The most interesting physical phenomena don’t occur in the bulk of a material, but right at the surface. Take two insulating oxide perovskites, for example: at their interface you encounter superconductivity, field-tunable metal–insulator transitions, and the formation of 2D electron gases, which may hold the key to the use of these materials in scaled-down electronic devices.
LaAlO3/SrTiO3 is a favored oxide pair, though its practical application is still far off due to the low electron mobility of the gases based on this couple. One proposed solution to this low mobility is δ-doping at the interface, which has been shown to improve the electron mobility of LaAlO3/SrTiO3-based devices from its poor starting point of 6–10 cm2 V−1 s−1.
To better understand how doping can improve the mobility of the 2D electron gas at such an interface, researchers at the University of California, San Diego, performed electronic structure calculations using density functional theory to explore the band structure, orbital populations, the electron effective mass, and the interfacial energy change for twenty-three different transition-metal dopants, spanning groups III to X on the periodic table.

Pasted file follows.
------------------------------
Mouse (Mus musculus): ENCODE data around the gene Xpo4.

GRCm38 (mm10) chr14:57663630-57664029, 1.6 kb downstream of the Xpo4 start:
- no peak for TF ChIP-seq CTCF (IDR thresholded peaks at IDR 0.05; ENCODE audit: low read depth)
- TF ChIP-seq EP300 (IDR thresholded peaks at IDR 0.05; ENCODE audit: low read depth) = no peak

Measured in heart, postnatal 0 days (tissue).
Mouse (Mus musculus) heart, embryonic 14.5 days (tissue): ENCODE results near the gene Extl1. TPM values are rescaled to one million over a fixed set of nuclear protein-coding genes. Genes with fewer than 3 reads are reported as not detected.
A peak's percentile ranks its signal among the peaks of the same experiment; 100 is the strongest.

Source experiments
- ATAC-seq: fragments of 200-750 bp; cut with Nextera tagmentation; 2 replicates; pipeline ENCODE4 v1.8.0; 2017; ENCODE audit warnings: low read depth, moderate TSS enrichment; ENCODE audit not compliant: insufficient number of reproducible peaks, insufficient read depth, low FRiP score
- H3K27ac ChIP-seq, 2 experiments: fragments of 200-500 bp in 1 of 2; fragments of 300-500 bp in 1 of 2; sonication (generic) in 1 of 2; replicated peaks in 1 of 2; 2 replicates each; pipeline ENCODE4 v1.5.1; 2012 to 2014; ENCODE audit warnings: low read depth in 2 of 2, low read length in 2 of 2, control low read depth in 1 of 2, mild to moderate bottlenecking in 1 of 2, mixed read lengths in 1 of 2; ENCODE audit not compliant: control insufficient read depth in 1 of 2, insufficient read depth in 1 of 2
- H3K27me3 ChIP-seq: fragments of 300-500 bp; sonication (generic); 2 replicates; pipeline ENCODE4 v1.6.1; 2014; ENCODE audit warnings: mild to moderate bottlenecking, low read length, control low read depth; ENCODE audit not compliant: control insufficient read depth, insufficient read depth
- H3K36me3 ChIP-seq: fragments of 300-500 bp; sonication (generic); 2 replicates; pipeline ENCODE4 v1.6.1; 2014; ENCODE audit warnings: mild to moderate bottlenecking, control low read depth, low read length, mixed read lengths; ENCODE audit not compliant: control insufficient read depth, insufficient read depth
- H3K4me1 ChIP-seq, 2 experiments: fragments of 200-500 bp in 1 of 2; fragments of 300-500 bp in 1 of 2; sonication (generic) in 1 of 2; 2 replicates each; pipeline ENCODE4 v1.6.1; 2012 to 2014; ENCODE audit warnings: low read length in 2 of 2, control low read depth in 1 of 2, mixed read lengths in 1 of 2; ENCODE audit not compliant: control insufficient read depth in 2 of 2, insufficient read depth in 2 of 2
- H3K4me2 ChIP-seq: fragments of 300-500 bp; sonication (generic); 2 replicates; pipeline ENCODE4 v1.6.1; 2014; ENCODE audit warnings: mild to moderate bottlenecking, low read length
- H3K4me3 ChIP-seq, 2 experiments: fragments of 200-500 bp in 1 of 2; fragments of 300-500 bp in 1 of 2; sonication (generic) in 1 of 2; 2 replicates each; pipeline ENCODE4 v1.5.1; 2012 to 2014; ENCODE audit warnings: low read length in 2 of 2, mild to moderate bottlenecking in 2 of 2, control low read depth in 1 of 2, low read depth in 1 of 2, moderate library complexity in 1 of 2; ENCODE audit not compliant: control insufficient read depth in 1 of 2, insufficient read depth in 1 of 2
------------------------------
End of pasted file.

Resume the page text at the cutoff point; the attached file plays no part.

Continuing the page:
They looked at the thermodynamic stability of each heterostructure. The energetic stability of the system relates to the range of electron mobilities that can be reached and says something about the experimental conditions required to achieve them. A negative value for the energy change associated with the interface suggests that the doped heterostructure would be favorable compared to the undoped heterostructure, which was found to be true of all but one system. A clear trend was observed, with more negative values calculated for group III dopants and then values getting closer to zero as they moved across the periodic table toward group X.
“We find that there exists a trade-off between achieving light effective mass bands and obtaining energetically favorable structures for the δ-doped LaAlO3/SrTiO3 heterostructures,” the researchers indicate in their Advanced Materials Interfaces paper. See the details of their findings here.
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